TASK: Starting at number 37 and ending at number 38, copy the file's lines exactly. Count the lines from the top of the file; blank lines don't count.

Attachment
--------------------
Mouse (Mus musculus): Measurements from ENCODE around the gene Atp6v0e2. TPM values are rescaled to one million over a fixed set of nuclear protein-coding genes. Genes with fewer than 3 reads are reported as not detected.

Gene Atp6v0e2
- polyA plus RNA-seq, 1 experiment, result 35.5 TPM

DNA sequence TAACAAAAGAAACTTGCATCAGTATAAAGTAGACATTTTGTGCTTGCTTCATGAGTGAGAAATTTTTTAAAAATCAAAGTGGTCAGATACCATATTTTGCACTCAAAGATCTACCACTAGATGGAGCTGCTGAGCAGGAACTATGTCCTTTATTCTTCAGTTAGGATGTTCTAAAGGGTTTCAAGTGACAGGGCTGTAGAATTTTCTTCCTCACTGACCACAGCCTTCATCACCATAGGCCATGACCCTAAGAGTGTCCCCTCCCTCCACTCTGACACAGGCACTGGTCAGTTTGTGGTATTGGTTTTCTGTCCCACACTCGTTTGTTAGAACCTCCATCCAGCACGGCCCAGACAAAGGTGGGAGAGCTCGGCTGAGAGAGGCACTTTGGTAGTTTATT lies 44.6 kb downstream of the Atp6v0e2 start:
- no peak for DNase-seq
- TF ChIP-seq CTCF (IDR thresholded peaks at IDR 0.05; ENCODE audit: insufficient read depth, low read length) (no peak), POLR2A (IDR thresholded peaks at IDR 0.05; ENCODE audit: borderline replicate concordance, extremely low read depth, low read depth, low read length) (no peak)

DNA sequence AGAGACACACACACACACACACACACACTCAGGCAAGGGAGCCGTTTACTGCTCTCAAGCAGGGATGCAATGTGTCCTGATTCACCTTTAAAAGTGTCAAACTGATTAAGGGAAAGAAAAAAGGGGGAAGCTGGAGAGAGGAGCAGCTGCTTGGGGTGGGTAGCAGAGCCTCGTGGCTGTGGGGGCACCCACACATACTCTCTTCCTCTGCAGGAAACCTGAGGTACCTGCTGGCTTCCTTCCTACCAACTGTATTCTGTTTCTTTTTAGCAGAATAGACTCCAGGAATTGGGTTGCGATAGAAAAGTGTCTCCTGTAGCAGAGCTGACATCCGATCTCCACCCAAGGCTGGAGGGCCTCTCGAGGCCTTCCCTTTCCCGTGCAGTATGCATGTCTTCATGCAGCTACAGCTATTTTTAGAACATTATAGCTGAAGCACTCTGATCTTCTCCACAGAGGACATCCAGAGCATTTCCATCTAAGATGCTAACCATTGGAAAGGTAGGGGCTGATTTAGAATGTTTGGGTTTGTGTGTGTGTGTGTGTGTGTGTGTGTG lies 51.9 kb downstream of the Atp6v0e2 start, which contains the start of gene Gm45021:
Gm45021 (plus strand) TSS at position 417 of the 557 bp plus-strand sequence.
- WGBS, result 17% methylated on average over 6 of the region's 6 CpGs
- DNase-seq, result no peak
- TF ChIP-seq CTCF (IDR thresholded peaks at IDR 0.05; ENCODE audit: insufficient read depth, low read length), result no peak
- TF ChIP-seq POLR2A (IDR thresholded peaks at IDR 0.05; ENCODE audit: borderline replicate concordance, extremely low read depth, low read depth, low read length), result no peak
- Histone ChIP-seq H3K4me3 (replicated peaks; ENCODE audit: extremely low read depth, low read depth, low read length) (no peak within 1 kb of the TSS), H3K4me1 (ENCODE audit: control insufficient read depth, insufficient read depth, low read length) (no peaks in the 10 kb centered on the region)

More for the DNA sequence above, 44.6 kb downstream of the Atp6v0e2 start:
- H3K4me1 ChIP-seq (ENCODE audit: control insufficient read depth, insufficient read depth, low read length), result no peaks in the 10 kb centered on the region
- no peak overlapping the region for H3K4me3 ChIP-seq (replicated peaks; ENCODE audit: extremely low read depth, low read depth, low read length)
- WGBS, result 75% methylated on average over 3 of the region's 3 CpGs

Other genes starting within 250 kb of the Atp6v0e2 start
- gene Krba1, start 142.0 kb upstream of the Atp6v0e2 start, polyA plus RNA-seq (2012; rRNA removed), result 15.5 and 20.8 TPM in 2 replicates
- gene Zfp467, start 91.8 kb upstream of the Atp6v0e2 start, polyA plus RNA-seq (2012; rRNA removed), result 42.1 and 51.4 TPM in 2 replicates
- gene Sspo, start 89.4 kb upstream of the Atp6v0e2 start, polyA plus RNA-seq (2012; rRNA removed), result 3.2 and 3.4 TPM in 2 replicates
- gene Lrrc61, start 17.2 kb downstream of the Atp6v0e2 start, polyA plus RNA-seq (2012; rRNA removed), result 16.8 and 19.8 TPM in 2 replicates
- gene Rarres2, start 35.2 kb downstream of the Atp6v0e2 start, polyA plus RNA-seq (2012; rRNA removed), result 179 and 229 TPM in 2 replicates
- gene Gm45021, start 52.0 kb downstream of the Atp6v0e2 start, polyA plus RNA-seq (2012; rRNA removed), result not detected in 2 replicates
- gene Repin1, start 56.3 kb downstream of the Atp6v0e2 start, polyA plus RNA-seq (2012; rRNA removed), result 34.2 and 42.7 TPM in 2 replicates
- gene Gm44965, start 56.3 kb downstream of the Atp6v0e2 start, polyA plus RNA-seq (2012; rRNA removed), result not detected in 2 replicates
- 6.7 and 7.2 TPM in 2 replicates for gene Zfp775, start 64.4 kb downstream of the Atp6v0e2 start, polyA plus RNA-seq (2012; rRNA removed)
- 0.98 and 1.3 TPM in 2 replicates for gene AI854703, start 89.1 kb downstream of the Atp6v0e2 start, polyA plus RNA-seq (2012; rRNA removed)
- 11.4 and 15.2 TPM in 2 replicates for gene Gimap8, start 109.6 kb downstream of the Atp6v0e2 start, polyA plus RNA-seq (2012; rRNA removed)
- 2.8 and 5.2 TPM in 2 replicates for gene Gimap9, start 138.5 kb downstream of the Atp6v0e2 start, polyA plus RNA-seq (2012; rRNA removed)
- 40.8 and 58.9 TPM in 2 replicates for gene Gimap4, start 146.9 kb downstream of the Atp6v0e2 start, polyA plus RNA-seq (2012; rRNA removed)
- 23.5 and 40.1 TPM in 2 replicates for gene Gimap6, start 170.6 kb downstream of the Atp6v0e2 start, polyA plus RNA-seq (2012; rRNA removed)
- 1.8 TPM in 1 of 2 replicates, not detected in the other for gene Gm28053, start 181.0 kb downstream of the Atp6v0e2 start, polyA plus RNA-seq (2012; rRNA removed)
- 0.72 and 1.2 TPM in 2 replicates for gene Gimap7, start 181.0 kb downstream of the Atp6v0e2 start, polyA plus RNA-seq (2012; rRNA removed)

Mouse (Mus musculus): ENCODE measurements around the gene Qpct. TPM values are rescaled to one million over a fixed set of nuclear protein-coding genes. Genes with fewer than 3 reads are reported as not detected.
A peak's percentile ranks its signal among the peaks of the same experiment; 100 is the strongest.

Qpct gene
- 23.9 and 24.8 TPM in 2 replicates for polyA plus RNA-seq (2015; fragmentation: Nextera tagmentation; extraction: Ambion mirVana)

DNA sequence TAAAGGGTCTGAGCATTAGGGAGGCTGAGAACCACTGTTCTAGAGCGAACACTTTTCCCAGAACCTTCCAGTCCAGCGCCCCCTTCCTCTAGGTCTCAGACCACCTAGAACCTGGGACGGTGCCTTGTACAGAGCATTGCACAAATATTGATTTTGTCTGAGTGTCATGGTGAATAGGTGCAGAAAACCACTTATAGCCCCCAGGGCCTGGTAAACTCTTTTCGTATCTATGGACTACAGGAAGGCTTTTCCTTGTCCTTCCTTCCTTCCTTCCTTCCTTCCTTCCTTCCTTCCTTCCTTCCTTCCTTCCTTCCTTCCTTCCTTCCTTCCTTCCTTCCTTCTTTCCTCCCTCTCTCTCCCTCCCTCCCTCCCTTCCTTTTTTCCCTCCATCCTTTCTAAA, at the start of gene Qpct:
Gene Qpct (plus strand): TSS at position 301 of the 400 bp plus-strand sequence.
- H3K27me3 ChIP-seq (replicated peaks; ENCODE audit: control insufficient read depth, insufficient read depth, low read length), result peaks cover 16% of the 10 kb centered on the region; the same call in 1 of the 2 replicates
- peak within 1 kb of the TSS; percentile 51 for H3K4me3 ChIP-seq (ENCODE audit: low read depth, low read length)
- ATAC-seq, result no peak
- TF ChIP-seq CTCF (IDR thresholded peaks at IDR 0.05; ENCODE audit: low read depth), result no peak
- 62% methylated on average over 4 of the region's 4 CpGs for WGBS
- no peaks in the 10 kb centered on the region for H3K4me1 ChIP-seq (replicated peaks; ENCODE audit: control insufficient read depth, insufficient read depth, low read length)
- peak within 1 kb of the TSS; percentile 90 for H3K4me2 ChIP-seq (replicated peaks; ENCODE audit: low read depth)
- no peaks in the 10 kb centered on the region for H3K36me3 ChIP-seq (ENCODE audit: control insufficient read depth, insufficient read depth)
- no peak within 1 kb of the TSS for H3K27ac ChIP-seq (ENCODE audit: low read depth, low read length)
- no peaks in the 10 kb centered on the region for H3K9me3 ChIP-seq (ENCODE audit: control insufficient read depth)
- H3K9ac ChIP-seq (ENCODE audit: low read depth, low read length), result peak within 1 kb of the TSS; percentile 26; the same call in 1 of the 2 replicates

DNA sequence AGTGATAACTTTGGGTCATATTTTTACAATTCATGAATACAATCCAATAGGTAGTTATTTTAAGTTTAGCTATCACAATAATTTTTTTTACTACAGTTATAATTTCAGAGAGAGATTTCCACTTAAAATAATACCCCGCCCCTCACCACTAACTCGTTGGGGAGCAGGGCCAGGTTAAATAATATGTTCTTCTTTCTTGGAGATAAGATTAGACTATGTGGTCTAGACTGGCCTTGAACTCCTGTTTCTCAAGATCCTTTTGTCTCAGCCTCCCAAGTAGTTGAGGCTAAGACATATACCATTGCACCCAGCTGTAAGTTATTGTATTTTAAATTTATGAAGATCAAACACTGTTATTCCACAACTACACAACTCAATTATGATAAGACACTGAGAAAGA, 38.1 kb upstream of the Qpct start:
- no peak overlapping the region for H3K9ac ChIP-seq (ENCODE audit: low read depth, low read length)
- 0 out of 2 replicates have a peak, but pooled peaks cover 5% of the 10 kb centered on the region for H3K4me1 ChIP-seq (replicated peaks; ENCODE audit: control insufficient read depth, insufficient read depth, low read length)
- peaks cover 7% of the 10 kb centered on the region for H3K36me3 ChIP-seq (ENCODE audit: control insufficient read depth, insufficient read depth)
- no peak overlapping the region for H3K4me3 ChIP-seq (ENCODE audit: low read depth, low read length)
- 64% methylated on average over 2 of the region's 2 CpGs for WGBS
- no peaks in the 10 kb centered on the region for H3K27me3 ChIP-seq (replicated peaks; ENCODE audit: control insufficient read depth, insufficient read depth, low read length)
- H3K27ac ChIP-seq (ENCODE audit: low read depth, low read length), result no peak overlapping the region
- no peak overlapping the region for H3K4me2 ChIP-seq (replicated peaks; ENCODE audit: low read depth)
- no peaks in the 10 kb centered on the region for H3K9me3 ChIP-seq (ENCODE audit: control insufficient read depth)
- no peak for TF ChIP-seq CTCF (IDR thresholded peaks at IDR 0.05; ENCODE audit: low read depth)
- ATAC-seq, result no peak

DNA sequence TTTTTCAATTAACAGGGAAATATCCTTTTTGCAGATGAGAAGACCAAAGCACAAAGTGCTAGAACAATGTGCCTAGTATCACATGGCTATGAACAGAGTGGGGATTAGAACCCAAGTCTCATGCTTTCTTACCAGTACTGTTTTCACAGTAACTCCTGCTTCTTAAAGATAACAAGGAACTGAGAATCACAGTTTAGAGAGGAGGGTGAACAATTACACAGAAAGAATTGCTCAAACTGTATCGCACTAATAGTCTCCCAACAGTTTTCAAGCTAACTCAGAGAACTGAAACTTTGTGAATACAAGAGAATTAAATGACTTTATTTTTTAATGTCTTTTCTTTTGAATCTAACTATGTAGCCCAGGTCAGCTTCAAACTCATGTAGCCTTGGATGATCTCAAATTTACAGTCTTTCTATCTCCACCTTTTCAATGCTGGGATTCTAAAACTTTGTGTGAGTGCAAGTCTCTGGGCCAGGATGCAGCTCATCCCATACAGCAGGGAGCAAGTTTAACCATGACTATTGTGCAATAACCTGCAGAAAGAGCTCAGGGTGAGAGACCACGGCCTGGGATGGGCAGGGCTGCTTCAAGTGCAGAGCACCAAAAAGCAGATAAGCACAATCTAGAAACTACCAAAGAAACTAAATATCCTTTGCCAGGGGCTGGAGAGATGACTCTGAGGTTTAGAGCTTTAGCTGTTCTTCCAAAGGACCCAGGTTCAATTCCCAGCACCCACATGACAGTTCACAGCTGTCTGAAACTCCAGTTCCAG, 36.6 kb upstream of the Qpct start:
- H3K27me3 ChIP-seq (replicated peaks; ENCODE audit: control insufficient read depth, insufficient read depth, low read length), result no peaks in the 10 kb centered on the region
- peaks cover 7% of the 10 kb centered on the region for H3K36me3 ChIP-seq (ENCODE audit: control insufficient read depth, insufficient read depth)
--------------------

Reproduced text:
Qpct gene
- 23.9 and 24.8 TPM in 2 replicates for polyA plus RNA-seq (2015; fragmentation: Nextera tagmentation; extraction: Ambion mirVana)